Be Prepared for Tough Questions about “Green” Concrete

Fern imprint in concrete.

Just a few short years ago, saying that concrete was a green building material was sufficient. It was taken for granted that concrete, being locally produced, durable and nontoxic, was a sound, sustainable choice. Today, it is not enough to repeat the word “green” like a mantra. Whether they are green-skeptics or advocates, consumers and architects are becoming better educated and more concerned about environmental impact, and they want substance.

The next step is to improve our green accountability as an industry, even beyond talking about LEED points. As an industry we have to increase transparency by providing more details and disclosure. It may sound like extra work, but when we use the facts we can win on the issue of “eco-value.”

Documenting any green claims is vital. There is no doubt that litigation and government regulation of green criteria affecting our industry are looming issues. The Construction Specifications Institute has been offering courses to advise specification writers and their employers about the risks of promising sustainability and energy efficiency, but not delivering it.

Generalizations must be replaced by specifics. For instance, “recycled content” is a very broad umbrella term open to misinterpretation and the design and building community won’t accept lack of further information. Savvy buyers are asking to know the exact percentage of any materials we use, broken out as preconsumer, post-consumer or post-industrial. Are manufacturers you choose delivering a consistent product and providing this information?

Even though not all customers will require it, you can demonstrate green thinking when you make it standard practice to point out the exact low-VOC content of surface-applied liquids, such as sealers, curing compounds and other treatments, used on a job. Products are available that meet and exceed local requirements, and it is easy to find specifics in MSDS documents to show your customers that you are committed to being an environmentally conscious company.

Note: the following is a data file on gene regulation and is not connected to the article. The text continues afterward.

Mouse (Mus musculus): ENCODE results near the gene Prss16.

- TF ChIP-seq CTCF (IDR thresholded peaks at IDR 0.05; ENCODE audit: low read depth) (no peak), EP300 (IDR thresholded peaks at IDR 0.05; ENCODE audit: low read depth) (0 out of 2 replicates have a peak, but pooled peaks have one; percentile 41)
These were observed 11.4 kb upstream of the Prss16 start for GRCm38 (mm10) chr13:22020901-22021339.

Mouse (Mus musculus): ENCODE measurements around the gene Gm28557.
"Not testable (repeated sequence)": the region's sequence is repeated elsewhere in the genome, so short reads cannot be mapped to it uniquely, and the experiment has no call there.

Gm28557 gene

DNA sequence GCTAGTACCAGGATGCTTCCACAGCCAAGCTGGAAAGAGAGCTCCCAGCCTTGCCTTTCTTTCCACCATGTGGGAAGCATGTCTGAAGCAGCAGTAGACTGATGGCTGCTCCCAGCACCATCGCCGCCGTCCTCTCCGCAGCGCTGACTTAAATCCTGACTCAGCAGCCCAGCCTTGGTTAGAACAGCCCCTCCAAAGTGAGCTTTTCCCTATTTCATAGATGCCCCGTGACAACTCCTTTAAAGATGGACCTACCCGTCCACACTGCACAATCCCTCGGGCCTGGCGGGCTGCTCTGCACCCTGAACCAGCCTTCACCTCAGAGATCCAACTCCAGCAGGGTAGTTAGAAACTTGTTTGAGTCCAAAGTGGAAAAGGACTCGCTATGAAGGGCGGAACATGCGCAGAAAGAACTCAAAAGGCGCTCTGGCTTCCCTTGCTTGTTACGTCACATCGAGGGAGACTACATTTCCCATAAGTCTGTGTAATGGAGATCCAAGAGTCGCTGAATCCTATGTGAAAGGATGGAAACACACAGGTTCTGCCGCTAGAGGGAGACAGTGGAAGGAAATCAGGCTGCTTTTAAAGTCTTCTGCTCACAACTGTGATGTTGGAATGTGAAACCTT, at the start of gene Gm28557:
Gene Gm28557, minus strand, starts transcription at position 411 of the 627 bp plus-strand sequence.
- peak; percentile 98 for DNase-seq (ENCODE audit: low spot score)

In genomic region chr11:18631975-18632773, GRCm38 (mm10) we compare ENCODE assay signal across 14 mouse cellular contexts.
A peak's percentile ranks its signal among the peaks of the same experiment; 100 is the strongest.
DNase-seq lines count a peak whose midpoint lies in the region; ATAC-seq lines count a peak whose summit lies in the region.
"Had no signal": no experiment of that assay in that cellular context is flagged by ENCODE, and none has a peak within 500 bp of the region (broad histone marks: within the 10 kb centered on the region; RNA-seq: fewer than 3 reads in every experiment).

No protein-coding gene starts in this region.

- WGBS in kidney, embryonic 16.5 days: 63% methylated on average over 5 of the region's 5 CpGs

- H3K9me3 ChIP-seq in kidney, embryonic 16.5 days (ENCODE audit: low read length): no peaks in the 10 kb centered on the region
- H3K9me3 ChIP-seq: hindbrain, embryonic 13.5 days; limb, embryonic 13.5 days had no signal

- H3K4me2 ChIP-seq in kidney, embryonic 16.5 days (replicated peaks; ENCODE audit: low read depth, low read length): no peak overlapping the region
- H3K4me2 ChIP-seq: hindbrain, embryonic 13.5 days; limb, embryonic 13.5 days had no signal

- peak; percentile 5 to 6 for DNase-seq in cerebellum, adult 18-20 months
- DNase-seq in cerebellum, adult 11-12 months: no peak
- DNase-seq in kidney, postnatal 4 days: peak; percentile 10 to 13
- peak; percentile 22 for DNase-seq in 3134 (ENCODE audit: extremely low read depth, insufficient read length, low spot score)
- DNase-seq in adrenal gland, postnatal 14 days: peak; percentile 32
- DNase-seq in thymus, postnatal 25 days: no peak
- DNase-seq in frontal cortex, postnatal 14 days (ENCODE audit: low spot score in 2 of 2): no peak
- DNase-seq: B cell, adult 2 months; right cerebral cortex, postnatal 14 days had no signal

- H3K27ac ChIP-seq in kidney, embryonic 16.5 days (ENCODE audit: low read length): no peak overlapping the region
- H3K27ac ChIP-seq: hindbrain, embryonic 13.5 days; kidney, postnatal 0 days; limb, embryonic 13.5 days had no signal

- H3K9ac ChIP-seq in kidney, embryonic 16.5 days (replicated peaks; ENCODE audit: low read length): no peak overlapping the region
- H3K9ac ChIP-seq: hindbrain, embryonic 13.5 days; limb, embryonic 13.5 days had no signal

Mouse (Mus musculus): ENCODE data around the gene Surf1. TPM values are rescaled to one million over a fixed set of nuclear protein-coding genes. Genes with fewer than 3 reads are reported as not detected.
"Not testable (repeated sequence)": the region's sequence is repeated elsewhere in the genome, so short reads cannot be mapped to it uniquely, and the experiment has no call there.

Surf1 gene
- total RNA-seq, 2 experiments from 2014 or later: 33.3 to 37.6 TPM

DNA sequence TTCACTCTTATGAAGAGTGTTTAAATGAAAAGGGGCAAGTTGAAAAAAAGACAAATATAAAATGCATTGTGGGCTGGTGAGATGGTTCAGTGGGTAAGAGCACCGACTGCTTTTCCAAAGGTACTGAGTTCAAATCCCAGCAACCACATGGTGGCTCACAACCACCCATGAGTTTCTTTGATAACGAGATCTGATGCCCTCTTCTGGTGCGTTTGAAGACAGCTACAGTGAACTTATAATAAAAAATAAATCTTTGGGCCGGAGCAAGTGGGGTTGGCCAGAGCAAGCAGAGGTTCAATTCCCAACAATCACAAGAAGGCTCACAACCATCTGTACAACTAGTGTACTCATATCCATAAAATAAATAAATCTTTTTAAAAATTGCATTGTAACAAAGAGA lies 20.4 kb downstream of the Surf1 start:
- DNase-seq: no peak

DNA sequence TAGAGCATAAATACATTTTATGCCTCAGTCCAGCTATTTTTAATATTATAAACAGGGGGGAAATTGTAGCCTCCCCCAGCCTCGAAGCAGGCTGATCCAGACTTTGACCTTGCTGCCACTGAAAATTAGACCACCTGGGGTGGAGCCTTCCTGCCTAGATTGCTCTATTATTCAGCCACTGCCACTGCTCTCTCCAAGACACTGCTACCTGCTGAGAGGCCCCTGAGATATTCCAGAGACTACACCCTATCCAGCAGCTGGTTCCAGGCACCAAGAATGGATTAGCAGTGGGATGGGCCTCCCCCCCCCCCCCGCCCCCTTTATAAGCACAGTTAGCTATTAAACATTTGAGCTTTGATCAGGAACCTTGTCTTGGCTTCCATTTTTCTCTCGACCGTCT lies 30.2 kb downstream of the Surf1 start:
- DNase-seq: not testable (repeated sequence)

When you are ordering ready-mixed concrete for new construction, have you been asked to have your supplier document and certify the amount and type of recycled content and local materials used? Often architects ask for this for LEED projects. Examples of recommended documents are supplied in the appendix of the Ready Mixed Concrete Industry LEED Reference Guide, prepared by the RMC Research & Education Foundation. This report provides a good benchmark of standard procedures in the ready-mix concrete industry.

Do you document the procedures that you use to manage construction waste? That is required on jobs that either will be submitted for LEED certification or are said to adhere to LEED criteria. Shouldn’t that be done even when you aren’t involved in LEED projects? It shows your company uses environmentally sound procedures for reuse and recycling, giving you an excellent selling point. It might even make the difference in a competitive bid, allowing you to demonstrate you are greener than the competition.

If you want to increase green demand for all types of decorative concrete, it’s important to quantify its eco-value to the building owner or building operator, whether you are doing a big commercial project or a smaller personal residence.